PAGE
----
Tarantino’s last film, Django Unchained, was about a freed slave taking revenge on slave-owners in the Deep South just before the war. This one is set in the newly settled West some years afterwards. Is Tarantino, who defended the extreme violence of Django Unchained on the reasonable basis that the reality of slavery was worse, and

What happens to a dream deferred?

Published on: Wed, 10/02/2016 - 13:08

Jean Lane

A Raisin in the Sun was written in 1959 by Lorraine Hansberry (1930-1965), the first black woman to have a play performed on Broadway and the inspiration behind Nina Simone’s ‘Young Gifted and Black’.

The play is set in an overcrowded Chicago slum apartment just before the emergence of the civil rights movement. The Youngers, a working class family comprising of grandmother Nena (Mama), her son Walter with his wife Ruth and child Travis, and Walter’s sister, Beneatha, are about to come into an insurance pay-out of $10,000, after the death of Nina’s husband. The potential opportunities that

A sad but inspiring celebration of Charlie Hebdo

Published on: Wed, 10/02/2016 - 12:55

Tom Harris

Daniel and Emanuel Leconte have made a moving although imperfect film about the French satirical magazine Charlie Hebdo, focussing on the massacre by Islamist gunmen at their headquarters last year and the immediate aftermath.

The first thing to say is that, for a British viewer acquainted with the socialist or liberal left, one of the main emotions the film evokes is shame. If someone was in the grim position of having to rely on the British left for their information about the world, they would have been told that Charlie Hebdo was a racist, immigrant-goading rag, a French Der Stürmer that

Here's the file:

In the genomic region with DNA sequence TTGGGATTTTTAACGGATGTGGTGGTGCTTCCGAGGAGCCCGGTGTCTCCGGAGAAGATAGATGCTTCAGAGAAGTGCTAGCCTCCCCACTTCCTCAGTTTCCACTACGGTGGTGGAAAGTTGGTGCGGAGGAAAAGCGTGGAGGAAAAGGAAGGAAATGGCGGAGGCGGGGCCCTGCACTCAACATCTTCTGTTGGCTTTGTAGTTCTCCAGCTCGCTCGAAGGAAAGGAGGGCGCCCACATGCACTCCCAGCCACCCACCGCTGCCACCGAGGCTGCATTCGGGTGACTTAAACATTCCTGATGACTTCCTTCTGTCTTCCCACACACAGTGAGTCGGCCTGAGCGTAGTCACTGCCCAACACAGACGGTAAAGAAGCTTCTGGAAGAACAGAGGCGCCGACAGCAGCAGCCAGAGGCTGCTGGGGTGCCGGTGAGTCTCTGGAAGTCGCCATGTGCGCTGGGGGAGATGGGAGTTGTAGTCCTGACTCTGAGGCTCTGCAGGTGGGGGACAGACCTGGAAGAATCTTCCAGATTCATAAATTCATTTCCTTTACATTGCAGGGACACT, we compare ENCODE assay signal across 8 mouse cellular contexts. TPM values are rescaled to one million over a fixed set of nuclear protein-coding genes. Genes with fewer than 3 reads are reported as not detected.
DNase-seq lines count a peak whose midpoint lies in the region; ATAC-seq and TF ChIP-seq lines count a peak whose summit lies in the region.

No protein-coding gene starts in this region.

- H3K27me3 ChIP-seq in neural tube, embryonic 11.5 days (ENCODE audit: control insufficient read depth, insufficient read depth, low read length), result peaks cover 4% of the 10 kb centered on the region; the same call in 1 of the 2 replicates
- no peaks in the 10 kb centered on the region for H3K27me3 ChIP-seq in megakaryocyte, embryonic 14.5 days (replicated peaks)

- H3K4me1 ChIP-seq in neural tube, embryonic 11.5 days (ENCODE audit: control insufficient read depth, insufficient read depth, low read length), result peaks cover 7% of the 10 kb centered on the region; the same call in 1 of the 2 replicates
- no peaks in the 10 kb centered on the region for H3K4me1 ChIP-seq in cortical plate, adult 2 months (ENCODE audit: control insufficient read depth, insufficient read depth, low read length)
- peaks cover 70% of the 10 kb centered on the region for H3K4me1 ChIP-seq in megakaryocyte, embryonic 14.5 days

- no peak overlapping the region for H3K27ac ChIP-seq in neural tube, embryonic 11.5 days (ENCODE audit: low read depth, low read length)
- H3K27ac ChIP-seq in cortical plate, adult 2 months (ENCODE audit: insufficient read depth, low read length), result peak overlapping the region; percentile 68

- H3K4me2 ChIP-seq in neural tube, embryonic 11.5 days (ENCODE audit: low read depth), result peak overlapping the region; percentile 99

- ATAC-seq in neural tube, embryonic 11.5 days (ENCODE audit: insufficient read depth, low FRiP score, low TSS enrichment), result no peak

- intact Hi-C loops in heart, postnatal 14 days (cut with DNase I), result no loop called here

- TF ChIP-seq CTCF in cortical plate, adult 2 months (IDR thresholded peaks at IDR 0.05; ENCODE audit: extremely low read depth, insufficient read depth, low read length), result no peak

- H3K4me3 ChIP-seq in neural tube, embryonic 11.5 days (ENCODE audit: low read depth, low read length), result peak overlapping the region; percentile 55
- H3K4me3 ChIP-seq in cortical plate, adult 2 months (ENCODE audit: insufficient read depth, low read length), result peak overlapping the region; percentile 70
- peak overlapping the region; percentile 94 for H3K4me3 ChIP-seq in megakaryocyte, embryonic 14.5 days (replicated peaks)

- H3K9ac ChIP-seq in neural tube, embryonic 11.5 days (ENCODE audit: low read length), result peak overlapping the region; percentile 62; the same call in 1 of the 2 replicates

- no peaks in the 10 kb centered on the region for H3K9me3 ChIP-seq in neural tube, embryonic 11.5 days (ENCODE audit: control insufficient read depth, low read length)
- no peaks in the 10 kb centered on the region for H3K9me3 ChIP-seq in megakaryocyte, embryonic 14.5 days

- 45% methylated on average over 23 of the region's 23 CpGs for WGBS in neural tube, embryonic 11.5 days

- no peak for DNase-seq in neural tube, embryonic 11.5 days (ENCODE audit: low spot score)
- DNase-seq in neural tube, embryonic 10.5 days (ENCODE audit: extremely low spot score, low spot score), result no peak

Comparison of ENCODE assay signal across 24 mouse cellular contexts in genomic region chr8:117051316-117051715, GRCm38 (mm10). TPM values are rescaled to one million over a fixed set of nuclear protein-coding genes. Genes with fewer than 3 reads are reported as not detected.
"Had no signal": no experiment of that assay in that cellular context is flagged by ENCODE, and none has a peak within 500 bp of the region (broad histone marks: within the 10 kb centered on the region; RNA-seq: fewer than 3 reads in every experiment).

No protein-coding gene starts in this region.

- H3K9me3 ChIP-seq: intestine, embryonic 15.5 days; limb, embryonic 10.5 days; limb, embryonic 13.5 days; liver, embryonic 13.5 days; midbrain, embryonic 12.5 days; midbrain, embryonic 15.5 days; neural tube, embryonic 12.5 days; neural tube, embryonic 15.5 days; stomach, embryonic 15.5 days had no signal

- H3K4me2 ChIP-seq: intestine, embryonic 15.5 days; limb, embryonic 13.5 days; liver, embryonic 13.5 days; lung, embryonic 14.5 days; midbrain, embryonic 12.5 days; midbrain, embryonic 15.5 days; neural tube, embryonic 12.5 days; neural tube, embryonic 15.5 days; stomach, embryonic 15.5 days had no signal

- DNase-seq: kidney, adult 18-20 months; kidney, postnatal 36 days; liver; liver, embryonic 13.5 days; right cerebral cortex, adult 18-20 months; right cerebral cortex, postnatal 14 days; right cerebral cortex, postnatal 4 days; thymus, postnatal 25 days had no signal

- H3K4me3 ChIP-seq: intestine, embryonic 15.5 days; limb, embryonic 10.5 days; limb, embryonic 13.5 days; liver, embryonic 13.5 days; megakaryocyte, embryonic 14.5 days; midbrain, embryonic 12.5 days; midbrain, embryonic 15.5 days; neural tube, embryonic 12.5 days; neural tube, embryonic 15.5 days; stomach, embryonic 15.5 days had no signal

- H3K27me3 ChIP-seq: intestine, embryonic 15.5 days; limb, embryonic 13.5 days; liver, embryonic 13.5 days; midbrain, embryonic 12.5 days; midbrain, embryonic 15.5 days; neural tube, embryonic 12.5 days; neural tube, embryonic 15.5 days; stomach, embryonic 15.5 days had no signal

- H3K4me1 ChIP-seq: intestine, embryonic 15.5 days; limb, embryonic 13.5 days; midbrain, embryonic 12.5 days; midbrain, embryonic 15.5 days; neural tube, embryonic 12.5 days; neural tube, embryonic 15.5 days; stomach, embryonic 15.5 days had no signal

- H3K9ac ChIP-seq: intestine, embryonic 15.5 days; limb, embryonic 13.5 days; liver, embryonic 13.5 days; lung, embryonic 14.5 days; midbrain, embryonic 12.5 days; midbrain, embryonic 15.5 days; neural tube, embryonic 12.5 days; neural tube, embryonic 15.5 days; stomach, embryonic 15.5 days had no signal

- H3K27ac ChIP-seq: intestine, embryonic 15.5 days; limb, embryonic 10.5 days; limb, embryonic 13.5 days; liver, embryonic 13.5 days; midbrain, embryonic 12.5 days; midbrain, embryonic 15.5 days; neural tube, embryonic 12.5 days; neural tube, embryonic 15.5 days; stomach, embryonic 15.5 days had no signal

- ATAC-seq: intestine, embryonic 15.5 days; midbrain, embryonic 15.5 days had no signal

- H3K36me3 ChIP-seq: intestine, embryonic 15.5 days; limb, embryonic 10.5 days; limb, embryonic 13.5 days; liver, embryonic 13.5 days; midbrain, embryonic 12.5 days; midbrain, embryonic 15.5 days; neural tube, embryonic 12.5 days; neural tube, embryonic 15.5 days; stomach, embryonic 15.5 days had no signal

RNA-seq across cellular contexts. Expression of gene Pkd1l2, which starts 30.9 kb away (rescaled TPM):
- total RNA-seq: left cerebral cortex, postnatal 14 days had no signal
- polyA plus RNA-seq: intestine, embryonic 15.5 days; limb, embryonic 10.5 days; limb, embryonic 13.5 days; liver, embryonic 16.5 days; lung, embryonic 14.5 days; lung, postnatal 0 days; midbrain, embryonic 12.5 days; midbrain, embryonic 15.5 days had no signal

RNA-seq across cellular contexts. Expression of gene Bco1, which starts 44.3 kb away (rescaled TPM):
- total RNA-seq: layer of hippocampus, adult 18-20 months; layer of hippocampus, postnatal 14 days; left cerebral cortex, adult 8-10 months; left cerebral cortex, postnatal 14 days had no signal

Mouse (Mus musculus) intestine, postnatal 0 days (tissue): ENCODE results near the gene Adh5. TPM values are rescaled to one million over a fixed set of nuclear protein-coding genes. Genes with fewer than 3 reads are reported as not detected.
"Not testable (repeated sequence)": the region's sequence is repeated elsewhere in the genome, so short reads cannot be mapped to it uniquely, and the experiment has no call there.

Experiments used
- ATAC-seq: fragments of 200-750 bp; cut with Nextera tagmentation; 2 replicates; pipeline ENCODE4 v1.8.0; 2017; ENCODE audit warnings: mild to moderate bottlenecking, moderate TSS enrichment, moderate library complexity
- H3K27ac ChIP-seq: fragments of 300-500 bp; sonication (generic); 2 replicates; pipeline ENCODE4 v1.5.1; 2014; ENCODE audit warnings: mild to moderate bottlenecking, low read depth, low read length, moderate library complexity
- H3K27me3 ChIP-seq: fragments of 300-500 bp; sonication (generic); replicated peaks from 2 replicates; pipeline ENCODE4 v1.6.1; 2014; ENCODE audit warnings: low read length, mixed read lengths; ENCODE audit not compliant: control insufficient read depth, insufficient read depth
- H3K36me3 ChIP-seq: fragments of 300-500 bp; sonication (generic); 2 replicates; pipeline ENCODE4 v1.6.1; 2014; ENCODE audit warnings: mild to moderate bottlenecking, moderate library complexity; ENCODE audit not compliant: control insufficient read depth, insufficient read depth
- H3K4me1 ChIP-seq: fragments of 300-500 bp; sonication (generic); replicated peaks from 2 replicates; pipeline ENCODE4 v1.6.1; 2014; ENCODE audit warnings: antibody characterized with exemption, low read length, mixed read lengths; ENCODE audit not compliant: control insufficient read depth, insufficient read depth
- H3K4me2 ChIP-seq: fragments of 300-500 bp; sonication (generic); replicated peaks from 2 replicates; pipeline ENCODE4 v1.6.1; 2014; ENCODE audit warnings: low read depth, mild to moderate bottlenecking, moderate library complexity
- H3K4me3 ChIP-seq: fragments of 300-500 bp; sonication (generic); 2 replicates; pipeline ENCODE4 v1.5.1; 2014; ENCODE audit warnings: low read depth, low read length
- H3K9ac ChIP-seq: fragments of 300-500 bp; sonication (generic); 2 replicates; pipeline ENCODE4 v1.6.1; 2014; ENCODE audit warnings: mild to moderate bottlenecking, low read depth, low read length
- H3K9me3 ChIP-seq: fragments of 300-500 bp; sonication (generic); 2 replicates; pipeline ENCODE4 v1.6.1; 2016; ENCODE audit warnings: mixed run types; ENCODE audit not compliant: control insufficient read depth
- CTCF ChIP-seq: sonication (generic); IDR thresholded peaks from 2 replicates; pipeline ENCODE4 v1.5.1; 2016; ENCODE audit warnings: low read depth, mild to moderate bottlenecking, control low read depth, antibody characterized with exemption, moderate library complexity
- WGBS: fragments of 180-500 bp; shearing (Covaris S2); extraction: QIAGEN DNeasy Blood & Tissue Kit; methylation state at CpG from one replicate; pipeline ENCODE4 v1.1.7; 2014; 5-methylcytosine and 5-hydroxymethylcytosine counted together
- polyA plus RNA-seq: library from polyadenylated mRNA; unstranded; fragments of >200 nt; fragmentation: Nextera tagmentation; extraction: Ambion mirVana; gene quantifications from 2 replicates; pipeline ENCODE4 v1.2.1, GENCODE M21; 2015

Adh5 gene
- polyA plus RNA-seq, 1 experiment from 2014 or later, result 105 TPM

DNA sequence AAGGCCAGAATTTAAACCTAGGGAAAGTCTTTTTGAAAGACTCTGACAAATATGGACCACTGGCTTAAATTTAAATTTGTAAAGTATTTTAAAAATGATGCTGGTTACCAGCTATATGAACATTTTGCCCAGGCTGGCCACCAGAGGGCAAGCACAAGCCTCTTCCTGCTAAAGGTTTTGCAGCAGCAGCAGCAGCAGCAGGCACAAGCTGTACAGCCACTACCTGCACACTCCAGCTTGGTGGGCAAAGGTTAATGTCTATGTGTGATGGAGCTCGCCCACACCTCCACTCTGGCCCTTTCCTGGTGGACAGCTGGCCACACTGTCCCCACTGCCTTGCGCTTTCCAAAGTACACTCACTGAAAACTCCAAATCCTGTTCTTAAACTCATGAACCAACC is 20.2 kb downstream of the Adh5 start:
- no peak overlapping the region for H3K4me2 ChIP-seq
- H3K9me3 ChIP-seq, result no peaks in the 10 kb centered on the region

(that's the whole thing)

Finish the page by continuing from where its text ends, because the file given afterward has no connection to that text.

How Labour councils can beat the Tories' cuts

Published on: Wed, 10/02/2016 - 12:48

Sacha Ismail

What are you advocating?

Firstly, that Labour councils and the Labour Party more generally campaign explicitly and actively for the restoration of the funding which local authorities have lost since 2010 and are going to lose in the years ahead. At the moment, the demand is not even being made.

Secondly, that instead of insisting that their decisions about spending and cuts are not up for discussion, councils and councillors encourage a process of discussion in the party and the labour movement more generally, helping to create a Great Labour Movement Debate about the way forward. Minimally

NHS cash squeeze: tax the rich!

Published on: Wed, 10/02/2016 - 12:39

Kelly Rogers

The NHS is demonstrably very strapped for cash, as a long list of the biggest hospital Trusts in the country are revealing the largest overspends in the history of the NHS.

The trust with the largest overspend, Barts Health NHS Trust, based in East London, is on course to have a run up a deficit of at least £134.9 million (10% of its budget) by the end of the NHS’ financial year on 31 March. Its overspend is 69% bigger than that in 2014-5, which totalled £79.6 million.

Jeremy Hunt, the Health Secretary, had earmarked £1.8 billion of extra funding for next year, but it looks like this